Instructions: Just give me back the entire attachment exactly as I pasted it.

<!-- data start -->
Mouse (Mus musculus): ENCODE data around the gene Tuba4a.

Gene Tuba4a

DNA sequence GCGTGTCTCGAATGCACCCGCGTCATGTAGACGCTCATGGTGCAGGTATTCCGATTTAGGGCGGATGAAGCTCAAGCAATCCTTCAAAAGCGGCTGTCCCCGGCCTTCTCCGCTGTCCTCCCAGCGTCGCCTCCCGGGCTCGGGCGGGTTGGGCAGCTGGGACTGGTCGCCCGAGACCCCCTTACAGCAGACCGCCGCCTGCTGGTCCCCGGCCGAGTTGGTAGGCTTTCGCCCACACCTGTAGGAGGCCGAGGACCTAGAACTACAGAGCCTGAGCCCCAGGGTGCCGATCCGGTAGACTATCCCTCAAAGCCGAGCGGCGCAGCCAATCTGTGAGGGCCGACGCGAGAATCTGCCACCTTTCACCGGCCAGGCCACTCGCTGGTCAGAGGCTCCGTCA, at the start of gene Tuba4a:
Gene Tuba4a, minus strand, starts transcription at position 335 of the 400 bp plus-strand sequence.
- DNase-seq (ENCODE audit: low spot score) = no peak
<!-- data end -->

Mouse (Mus musculus): ENCODE data around the gene Tuba4a.

Gene Tuba4a

DNA sequence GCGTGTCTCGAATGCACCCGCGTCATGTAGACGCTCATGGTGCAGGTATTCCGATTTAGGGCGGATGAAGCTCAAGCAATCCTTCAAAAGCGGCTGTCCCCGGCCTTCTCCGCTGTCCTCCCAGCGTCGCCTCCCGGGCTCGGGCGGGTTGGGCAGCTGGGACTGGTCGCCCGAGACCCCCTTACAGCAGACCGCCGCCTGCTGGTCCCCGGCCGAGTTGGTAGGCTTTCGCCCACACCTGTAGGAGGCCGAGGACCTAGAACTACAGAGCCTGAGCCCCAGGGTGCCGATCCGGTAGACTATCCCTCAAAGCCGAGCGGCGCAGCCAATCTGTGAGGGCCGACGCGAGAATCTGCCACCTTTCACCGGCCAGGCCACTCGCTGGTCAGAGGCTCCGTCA, at the start of gene Tuba4a:
Gene Tuba4a, minus strand, starts transcription at position 335 of the 400 bp plus-strand sequence.
- DNase-seq (ENCODE audit: low spot score) = no peak